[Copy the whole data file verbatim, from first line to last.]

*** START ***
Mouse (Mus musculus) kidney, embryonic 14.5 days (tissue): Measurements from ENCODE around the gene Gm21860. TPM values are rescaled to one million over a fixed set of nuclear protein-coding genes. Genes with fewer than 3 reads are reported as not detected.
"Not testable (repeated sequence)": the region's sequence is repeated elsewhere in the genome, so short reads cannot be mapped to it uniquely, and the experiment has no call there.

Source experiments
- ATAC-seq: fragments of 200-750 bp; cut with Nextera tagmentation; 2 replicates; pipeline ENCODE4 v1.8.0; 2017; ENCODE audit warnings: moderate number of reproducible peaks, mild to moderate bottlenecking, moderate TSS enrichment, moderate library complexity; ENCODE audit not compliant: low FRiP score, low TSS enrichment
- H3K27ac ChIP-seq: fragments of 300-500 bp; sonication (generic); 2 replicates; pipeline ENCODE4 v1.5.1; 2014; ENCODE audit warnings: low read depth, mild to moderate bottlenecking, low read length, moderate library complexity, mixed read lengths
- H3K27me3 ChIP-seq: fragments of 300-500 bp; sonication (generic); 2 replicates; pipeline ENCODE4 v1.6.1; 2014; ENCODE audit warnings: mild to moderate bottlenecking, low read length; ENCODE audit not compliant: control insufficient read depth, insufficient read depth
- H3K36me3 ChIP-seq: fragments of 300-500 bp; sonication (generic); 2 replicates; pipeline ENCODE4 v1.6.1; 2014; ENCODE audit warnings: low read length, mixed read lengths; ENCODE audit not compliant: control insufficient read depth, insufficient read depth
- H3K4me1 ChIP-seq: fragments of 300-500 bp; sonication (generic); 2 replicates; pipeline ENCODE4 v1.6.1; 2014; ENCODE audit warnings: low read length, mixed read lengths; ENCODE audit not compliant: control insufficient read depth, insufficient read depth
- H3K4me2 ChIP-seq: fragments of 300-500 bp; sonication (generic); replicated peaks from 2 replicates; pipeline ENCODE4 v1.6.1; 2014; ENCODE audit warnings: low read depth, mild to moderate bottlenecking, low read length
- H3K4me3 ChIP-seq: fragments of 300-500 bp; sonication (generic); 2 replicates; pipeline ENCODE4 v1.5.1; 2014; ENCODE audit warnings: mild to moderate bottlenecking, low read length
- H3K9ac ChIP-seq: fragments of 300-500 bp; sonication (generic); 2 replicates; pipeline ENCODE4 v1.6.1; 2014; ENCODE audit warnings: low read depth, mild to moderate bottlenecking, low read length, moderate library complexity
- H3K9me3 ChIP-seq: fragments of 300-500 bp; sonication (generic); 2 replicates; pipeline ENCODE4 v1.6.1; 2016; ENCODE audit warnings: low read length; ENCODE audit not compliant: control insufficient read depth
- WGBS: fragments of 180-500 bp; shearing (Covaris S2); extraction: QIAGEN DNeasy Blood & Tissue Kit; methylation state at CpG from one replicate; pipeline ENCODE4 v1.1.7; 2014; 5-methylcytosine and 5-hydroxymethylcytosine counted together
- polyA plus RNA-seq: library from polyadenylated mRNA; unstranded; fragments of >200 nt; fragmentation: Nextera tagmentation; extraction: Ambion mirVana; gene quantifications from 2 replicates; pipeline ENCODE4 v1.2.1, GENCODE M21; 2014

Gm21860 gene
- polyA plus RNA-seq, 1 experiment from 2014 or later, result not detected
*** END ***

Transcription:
Mouse (Mus musculus) kidney, embryonic 14.5 days (tissue): Measurements from ENCODE around the gene Gm21860. TPM values are rescaled to one million over a fixed set of nuclear protein-coding genes. Genes with fewer than 3 reads are reported as not detected.
"Not testable (repeated sequence)": the region's sequence is repeated elsewhere in the genome, so short reads cannot be mapped to it uniquely, and the experiment has no call there.

Source experiments
- ATAC-seq: fragments of 200-750 bp; cut with Nextera tagmentation; 2 replicates; pipeline ENCODE4 v1.8.0; 2017; ENCODE audit warnings: moderate number of reproducible peaks, mild to moderate bottlenecking, moderate TSS enrichment, moderate library complexity; ENCODE audit not compliant: low FRiP score, low TSS enrichment
- H3K27ac ChIP-seq: fragments of 300-500 bp; sonication (generic); 2 replicates; pipeline ENCODE4 v1.5.1; 2014; ENCODE audit warnings: low read depth, mild to moderate bottlenecking, low read length, moderate library complexity, mixed read lengths
- H3K27me3 ChIP-seq: fragments of 300-500 bp; sonication (generic); 2 replicates; pipeline ENCODE4 v1.6.1; 2014; ENCODE audit warnings: mild to moderate bottlenecking, low read length; ENCODE audit not compliant: control insufficient read depth, insufficient read depth
- H3K36me3 ChIP-seq: fragments of 300-500 bp; sonication (generic); 2 replicates; pipeline ENCODE4 v1.6.1; 2014; ENCODE audit warnings: low read length, mixed read lengths; ENCODE audit not compliant: control insufficient read depth, insufficient read depth
- H3K4me1 ChIP-seq: fragments of 300-500 bp; sonication (generic); 2 replicates; pipeline ENCODE4 v1.6.1; 2014; ENCODE audit warnings: low read length, mixed read lengths; ENCODE audit not compliant: control insufficient read depth, insufficient read depth
- H3K4me2 ChIP-seq: fragments of 300-500 bp; sonication (generic); replicated peaks from 2 replicates; pipeline ENCODE4 v1.6.1; 2014; ENCODE audit warnings: low read depth, mild to moderate bottlenecking, low read length
- H3K4me3 ChIP-seq: fragments of 300-500 bp; sonication (generic); 2 replicates; pipeline ENCODE4 v1.5.1; 2014; ENCODE audit warnings: mild to moderate bottlenecking, low read length
- H3K9ac ChIP-seq: fragments of 300-500 bp; sonication (generic); 2 replicates; pipeline ENCODE4 v1.6.1; 2014; ENCODE audit warnings: low read depth, mild to moderate bottlenecking, low read length, moderate library complexity
- H3K9me3 ChIP-seq: fragments of 300-500 bp; sonication (generic); 2 replicates; pipeline ENCODE4 v1.6.1; 2016; ENCODE audit warnings: low read length; ENCODE audit not compliant: control insufficient read depth
- WGBS: fragments of 180-500 bp; shearing (Covaris S2); extraction: QIAGEN DNeasy Blood & Tissue Kit; methylation state at CpG from one replicate; pipeline ENCODE4 v1.1.7; 2014; 5-methylcytosine and 5-hydroxymethylcytosine counted together
- polyA plus RNA-seq: library from polyadenylated mRNA; unstranded; fragments of >200 nt; fragmentation: Nextera tagmentation; extraction: Ambion mirVana; gene quantifications from 2 replicates; pipeline ENCODE4 v1.2.1, GENCODE M21; 2014

Gm21860 gene
- polyA plus RNA-seq, 1 experiment from 2014 or later, result not detected